‘Asthma + TUE = Olympic medals’: Fancy Bears reveal formula of Western athletes’ success
TUEs, issued to athletes whose illness or health conditions require usage of a particular banned substance, have long been criticized by sports officials and athletes who insist that competitors with medical exemptions have an advantage over their contemporaries.
“The TUE-granting process showed its effectiveness among the runners who are eager to obtain permission to take asthma medications prohibited in sports, in particular, salbutamol which opens airways to and from the lungs. The same practice is widespread among skiers,” the Fancy Bears’ statement read.
“According to the chief physician of the Norwegian ski team, Petter Olberg, 70 percent of the national team skiers suffer from asthma. It raises doubts and looks like an institutional conspiracy by the Norwegian Olympic Committee and national sports federations,” they added.
In 2016, Norwegian skier Martin Sundby, a three-time Olympic medalist, gave a doping test that grossly exceeded the permitted dosage of asthma drug salbutamol. After serving a two-month suspension, Sundby returned to training and will compete at the PyeongChang 2018 Winter Olympic Games, which begin on February 9.
Last month, British cyclist Chris Froome was entangled in a row after it was revealed his doping test taken during the Vuelta a España race in Spain last September indicated elevated levels of salbutamol.
The four-time Tour de France champion said the usage of the drug was down to experiencing acute asthma symptoms during the final week of Vuelta, adding that he has “nothing to be ashamed of.”
At the 2008 Beijing Summer Olympics, cyclists registered as suffering from asthma managed to win 29 per cent of the medals at the Games. In their previous publication, Fancy Bears revealed that 14 members of the Australian Olympic squad were allowed to use adrenalin and prednisolone under WADA’s TUE program.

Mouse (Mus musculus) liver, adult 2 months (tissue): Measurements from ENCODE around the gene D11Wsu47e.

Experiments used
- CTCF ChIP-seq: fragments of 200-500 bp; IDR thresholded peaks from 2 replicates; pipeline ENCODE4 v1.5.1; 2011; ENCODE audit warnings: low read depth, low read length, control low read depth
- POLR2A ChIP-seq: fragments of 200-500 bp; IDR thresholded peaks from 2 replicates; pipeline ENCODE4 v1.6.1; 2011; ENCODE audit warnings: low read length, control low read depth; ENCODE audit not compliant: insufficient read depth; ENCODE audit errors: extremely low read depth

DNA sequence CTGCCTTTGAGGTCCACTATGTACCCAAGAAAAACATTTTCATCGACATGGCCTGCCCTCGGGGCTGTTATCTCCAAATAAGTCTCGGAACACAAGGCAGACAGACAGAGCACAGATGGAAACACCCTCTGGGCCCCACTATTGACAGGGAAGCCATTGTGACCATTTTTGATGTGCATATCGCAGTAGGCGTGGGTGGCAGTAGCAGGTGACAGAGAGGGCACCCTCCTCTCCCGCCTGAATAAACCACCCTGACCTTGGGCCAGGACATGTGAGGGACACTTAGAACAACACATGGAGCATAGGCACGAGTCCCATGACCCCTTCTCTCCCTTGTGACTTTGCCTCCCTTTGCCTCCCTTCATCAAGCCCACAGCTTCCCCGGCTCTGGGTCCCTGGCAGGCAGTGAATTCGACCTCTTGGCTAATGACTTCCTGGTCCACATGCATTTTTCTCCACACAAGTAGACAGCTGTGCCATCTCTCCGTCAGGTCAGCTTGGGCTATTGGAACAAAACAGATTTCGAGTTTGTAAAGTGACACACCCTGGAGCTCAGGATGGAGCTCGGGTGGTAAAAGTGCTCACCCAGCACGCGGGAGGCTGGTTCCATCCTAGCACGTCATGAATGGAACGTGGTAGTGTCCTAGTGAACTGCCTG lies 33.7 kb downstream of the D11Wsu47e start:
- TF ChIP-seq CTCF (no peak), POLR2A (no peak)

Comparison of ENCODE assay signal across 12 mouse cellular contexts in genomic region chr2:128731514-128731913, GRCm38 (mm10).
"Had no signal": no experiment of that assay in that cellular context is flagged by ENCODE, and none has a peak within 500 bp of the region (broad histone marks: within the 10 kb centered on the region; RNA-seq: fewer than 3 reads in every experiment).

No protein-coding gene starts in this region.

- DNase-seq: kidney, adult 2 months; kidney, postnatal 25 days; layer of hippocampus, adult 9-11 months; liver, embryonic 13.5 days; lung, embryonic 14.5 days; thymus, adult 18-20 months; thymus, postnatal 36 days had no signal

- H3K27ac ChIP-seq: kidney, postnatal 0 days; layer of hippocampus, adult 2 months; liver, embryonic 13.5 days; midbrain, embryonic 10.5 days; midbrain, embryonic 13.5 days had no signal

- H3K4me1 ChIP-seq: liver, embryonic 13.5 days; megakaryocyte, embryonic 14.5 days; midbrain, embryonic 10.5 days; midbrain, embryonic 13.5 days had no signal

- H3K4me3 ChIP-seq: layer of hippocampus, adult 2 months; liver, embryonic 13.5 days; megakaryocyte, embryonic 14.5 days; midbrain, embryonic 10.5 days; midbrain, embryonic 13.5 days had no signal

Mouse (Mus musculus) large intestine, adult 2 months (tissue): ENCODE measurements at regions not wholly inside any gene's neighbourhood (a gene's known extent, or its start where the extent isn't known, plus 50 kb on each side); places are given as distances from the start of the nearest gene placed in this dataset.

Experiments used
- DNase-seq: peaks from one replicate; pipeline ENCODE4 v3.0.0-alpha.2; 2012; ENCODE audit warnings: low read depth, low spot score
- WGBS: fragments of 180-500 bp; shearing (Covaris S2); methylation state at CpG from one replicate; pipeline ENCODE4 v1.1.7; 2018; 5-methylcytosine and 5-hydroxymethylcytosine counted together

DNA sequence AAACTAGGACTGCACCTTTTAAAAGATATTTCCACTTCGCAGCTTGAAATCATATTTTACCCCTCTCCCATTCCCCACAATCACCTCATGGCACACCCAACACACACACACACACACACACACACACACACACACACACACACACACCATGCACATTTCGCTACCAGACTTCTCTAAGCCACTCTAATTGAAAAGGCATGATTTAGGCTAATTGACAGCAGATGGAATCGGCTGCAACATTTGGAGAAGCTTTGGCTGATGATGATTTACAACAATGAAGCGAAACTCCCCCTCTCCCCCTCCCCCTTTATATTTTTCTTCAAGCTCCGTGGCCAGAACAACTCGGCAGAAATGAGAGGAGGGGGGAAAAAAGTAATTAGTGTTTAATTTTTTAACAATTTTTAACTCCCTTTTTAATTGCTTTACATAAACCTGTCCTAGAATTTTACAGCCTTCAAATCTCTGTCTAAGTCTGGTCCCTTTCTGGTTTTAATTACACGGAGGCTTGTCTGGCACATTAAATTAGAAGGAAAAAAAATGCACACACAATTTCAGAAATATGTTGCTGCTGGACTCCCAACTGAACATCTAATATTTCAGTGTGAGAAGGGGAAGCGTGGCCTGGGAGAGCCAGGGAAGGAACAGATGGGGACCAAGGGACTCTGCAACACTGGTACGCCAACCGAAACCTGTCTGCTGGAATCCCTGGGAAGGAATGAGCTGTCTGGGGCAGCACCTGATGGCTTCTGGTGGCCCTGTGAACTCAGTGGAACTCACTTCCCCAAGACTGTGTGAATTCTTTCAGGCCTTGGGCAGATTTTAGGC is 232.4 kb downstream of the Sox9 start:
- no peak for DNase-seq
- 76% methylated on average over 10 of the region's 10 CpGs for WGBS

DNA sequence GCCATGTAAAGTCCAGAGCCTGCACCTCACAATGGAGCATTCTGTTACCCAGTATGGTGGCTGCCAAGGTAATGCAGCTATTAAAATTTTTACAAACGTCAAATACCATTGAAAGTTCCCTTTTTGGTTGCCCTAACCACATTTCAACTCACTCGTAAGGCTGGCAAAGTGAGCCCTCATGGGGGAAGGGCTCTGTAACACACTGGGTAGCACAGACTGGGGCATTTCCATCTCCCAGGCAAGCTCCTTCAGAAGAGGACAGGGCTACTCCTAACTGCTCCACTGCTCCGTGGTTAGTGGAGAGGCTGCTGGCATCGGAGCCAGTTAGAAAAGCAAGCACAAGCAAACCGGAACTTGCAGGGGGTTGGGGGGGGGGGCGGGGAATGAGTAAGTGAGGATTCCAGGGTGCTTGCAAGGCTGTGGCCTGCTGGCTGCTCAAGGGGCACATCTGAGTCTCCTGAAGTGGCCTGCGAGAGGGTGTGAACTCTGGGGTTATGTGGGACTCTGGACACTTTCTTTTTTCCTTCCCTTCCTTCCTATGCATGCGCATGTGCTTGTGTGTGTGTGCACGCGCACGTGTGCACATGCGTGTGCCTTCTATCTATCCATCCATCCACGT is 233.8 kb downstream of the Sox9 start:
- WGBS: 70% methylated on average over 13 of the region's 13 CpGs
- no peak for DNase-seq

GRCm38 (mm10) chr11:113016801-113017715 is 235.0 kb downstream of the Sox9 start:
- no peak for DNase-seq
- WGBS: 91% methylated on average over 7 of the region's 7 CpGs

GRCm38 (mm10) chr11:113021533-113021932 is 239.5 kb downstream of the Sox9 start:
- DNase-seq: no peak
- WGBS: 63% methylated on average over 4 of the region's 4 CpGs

“The Swedish Olympic Committee is also familiar with the formula for successful training of future champions: ASTHMA + TUE = OLYMPIC MEDALS,” Fancy Bears said, presenting a letter from the Swedish luge team manager Anna Kohala in which she informs the FIL that junior athlete Rasmus Moberg was in need of asthma medication.
The hackers also accused WADA of a double standards showing evidence that several athletes were not penalized despite missing doping control tests. Italian luger Ludwig Rieder missed the test in November of 2016, as did Austrian athlete Birgit Platzer skipped in May of 2017. Rieder said he simply forgot to inform the officials about his whereabouts, and adding that he will not repeat the same mistake in the future.
“Here we face the well-known double standards approach. While some athletes are being sentenced to severe punishment, the others avoid penalty,” the group wrote.
Fancy Bears also published an official letter from the Latvian anti-doping laboratory, which mentioned a Latvian athlete, whose name was not specified, damaged his sample bottle during a doping test. Earlier, it was reported that doping sample bottles used by WADA at the Rio 2016 Olympics had a tendency to break when opened.